Mission: Self Sacrificial Service or Imperialistic Conceit?(Part 2)

This is part 2/2 of an article originally published by ABTS. Read Part 1 here.

Though the critique of the history of “mission” should be heard and heeded, it is not time to withdraw from the arena of global witness to Christ. As a conversation starter rather than a prescription, here are a few suggestions, condensed from a recent article, for a more positive way forward.

First, our witness must depoliticize.

Especially in the United States where evangelicalism’s current association with the far right of the political spectrum is disastrous. Caleb Hutcherson’s article on Christian nationalism strikes the right tone. A politicized expression of the faith pervades mission due to the predominance of US missionaries and media. Muslims see it as a new iteration of a Crusader mindset. Ultimate loyalty belongs only to the Kingdom of God inaugurated by Jesus. As we wait its consummation, we must resist uncritical affiliation with any earthly, political power.

Second, our witness must contextualize.

It is unfortunate that a binary polemic concerning contextualization has arisen in relation to Bible translation (especially the familial phrases “Son of God” and “Father”). Superficial techniques employed by some expatriate mission practitioners have also discredited attempts to practice proper contextualization. Nevertheless, to bring the gospel to a new culture requires an awareness of the cultural trappings which necessarily attach to our gospel witness. Lesslie Newbigin was correct in saying that every expression of the gospel is “culturally conditioned.” With the incarnation as our model, our gospel will exclude some elements of the receiving culture and include others. We must walk with indigenous disciples as they discern, and assist us to understand, the Biblical balance in their culture.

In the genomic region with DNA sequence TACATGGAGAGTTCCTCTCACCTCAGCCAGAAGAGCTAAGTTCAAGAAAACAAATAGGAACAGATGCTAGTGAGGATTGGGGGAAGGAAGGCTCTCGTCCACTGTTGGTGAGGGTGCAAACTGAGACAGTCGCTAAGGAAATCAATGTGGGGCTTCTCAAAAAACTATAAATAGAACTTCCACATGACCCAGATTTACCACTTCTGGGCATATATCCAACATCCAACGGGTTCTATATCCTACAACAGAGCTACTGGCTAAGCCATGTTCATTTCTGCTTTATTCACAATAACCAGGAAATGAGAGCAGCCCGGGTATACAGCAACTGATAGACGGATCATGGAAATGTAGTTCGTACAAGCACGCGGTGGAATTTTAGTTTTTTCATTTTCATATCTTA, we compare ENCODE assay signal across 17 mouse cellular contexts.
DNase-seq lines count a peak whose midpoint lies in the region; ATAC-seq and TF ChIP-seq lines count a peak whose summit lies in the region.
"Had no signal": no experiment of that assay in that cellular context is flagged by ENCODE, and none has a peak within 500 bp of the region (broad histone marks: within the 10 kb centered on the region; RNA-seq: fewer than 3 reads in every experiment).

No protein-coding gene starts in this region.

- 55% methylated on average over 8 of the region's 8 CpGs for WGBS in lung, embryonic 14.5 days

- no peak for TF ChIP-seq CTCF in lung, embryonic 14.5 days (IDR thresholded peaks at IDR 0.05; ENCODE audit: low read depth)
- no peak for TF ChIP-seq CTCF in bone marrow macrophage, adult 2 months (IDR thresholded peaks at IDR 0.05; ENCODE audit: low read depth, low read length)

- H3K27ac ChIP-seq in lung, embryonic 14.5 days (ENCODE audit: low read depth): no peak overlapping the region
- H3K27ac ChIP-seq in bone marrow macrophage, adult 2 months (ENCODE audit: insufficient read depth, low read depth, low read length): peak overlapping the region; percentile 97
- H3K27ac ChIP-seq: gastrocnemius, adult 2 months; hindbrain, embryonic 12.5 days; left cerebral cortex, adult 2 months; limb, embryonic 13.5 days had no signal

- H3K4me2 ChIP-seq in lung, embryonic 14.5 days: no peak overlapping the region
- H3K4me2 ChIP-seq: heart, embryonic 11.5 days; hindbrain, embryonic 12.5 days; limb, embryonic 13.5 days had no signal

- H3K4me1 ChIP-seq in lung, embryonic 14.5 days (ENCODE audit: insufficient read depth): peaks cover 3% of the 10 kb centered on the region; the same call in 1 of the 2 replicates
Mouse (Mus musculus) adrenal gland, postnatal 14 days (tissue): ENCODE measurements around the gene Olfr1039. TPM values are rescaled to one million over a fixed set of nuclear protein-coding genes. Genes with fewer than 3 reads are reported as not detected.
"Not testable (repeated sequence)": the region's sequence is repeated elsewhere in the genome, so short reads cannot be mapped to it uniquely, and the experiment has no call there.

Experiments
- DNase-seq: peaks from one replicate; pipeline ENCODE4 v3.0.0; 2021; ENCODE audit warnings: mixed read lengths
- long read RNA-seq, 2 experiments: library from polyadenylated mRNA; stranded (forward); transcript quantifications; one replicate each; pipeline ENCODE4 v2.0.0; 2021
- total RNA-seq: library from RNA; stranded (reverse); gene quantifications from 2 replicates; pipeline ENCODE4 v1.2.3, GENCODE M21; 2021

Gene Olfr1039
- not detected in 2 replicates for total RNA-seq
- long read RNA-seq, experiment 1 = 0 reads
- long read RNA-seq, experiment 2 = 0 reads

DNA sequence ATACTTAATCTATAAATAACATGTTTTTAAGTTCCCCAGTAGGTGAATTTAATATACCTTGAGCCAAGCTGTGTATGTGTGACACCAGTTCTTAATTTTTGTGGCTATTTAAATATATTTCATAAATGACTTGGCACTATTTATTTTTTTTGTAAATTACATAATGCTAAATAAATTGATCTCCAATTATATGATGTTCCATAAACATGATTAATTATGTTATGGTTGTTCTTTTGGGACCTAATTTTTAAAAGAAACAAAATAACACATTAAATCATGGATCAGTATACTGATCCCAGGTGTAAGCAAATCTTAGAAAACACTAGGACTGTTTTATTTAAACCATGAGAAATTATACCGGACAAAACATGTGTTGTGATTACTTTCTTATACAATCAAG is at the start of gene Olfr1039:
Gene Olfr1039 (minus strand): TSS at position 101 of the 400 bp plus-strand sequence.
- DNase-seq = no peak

Third, our witness must be integral or holistic.

The priority of proclamation of the evangel and the planting of churches must remain central in our global witness.  Nevertheless, it must also integrate engagement with poverty, displacement, exploitation, discrimination, and myriad other injustices. Robert Woodberry’s research on the impact of “conversionary Protestant mission” demonstrates that a focus on evangelism has historically resulted in significant social amelioration, a fact that is also evident in the history of evangelical spiritual renewals.

Fourth, our witness must re-center the church.

The sowing of gospel seed is intended to give birth to the local church which becomes the expression of Jesus’ kingdom in the new context. The church in the book of Acts was adaptive, meeting in Solomon’s portico (of the temple) and breaking bread from house to house. The professionalization of ministry including some expressions of mission impede the viral spread of the church. Paul’s method was to appoint elders in each city as he moved on to new urban centers. The challenge then is to provide adequate ongoing training for those appointed to ministry while entrusting them with the pastoral care of small, non-traditional, reproducing gatherings of new believers—churches.

Fifth, our witness must be in unity.

Two aspects of this unity come to mind. The first is a global unity of the church. Westerners must join hands in reciprocity with non-Western witness. Implicitly, this requires releasing the reigns of fiscal control and other forms of dominance while ensuring accountability in mutuality. The second aspect is a serious attempt to repair the historical fragmentation of the church. It is a tall order, to be sure, but the reality that there is but one body of Christ must ever be before us. In the words of David Bosch, “the Church’s first missionary responsibility is not to change the world but to change herself” (Witness to the World, 246).

In summary, the critique of “mission” should be heard, and important changes need to be made. However, rather than returning home demoralized, we should learn the lessons and persevere in a humbler obedience to the Great Commission. That obedience must look different in the coming decades as we take stock of past mistakes and engage with an awareness of new global realities.

This post first appeared as “Rethinking Christian Mission Witness in the Middle East” which was posted on the ABTS blog on March 11, 2021.

About Mike Kuhn

Mike is a Christian author and educator who spent most of his adult life in the Middle East and now lives in the U.S. More writings and presentations can be found on his personal website.

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